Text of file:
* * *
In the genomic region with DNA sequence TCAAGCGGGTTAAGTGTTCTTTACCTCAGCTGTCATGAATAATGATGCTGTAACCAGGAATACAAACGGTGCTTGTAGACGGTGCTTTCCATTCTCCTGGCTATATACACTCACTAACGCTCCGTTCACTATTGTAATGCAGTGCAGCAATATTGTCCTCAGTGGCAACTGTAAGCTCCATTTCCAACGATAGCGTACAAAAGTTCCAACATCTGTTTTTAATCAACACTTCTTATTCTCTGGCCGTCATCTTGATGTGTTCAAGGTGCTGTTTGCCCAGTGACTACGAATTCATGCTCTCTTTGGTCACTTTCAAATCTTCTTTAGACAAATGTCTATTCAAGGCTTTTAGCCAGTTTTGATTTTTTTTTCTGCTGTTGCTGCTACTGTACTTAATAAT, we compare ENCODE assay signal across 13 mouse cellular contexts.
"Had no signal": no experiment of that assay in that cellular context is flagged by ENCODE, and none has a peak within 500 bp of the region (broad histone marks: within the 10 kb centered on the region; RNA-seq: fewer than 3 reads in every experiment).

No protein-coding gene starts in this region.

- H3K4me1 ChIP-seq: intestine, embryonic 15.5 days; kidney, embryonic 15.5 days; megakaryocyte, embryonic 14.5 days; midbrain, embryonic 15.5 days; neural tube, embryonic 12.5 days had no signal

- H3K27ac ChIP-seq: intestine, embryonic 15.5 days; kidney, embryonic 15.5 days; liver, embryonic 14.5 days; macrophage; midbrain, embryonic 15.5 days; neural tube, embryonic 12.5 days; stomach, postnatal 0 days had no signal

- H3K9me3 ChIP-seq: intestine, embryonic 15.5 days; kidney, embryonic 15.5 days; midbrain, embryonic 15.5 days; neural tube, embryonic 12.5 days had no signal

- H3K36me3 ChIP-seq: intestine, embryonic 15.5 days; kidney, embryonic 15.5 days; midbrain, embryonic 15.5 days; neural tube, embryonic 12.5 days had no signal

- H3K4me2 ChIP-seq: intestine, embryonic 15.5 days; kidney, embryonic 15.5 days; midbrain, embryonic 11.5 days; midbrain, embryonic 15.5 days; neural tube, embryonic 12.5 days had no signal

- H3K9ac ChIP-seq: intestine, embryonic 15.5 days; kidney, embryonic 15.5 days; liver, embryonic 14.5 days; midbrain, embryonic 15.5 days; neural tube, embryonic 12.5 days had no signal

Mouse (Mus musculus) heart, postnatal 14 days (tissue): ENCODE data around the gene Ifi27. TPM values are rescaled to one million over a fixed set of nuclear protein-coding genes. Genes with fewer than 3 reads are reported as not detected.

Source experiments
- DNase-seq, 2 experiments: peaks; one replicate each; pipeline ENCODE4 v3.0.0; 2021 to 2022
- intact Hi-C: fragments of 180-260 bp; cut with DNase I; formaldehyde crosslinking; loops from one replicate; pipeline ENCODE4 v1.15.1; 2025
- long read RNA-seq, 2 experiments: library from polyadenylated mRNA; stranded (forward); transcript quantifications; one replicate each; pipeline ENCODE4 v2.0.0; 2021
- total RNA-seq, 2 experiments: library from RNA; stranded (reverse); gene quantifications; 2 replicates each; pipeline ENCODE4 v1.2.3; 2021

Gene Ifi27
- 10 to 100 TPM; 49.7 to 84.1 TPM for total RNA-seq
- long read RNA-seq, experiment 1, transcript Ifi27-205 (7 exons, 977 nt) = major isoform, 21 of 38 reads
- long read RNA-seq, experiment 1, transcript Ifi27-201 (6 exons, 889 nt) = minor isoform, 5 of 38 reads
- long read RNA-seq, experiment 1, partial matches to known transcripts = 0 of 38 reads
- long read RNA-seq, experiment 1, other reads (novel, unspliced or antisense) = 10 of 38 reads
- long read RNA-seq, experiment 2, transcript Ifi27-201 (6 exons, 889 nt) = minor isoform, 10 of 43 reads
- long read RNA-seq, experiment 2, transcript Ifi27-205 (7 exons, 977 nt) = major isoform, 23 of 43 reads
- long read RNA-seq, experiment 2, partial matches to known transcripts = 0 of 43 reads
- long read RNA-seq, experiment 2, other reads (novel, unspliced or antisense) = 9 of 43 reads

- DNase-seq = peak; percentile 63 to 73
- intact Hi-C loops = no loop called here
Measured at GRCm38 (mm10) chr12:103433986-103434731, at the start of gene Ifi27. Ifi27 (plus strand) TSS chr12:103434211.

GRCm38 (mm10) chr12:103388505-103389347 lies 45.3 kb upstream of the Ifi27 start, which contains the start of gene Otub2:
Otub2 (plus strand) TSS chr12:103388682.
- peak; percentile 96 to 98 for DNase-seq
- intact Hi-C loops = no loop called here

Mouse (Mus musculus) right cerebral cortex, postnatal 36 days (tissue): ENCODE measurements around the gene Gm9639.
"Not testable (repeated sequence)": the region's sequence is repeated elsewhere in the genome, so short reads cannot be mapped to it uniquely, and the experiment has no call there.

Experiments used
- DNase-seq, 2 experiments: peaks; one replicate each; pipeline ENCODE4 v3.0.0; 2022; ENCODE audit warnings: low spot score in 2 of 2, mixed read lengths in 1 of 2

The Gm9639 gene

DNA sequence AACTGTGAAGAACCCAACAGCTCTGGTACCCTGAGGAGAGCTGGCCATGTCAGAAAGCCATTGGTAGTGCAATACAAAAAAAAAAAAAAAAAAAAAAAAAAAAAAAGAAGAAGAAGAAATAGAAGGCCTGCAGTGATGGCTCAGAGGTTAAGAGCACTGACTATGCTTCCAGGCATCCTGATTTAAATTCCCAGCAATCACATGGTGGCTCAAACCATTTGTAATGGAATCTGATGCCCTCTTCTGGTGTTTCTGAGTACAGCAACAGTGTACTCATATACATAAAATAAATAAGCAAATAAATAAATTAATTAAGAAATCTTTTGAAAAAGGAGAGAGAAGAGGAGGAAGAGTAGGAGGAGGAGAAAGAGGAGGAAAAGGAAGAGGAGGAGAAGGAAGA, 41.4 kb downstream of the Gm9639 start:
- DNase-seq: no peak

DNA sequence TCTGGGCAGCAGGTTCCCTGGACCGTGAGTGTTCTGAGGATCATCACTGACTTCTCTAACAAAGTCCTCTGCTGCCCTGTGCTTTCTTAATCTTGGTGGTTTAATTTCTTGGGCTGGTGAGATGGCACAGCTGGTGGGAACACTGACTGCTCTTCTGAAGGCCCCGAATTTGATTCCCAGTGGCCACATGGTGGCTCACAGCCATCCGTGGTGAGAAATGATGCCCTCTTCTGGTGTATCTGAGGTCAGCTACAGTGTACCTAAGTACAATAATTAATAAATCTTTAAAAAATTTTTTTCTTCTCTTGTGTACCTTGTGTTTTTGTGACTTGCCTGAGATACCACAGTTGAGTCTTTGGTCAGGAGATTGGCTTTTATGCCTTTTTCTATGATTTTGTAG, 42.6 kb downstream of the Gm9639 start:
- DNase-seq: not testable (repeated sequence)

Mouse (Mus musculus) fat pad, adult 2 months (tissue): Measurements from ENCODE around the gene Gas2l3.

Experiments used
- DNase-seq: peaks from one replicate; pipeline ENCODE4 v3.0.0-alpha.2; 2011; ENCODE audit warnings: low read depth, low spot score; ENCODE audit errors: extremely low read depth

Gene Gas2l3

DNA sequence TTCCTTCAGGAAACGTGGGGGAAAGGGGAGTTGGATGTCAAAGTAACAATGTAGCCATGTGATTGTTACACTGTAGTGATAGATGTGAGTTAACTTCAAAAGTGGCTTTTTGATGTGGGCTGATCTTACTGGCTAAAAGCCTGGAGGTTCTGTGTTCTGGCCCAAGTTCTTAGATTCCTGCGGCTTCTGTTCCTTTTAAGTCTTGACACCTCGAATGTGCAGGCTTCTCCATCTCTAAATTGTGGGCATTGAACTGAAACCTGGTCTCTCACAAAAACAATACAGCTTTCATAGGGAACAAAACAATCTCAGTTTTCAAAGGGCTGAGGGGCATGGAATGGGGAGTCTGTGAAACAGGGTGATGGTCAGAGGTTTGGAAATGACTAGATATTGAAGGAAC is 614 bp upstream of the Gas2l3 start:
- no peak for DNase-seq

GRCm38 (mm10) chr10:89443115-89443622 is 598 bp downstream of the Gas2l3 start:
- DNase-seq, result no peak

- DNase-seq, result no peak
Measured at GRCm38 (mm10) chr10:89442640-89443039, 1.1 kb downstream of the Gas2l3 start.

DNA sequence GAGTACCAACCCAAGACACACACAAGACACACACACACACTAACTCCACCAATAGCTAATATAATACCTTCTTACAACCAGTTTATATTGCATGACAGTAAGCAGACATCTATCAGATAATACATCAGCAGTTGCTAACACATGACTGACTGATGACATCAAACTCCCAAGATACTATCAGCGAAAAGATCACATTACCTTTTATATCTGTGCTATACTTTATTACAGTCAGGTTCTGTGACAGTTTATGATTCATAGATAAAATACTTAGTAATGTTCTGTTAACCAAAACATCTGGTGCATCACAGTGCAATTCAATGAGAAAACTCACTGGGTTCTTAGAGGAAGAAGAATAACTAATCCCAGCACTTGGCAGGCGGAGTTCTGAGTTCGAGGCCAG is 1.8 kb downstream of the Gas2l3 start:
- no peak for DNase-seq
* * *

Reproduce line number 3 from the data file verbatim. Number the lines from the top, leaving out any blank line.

No protein-coding gene starts in this region.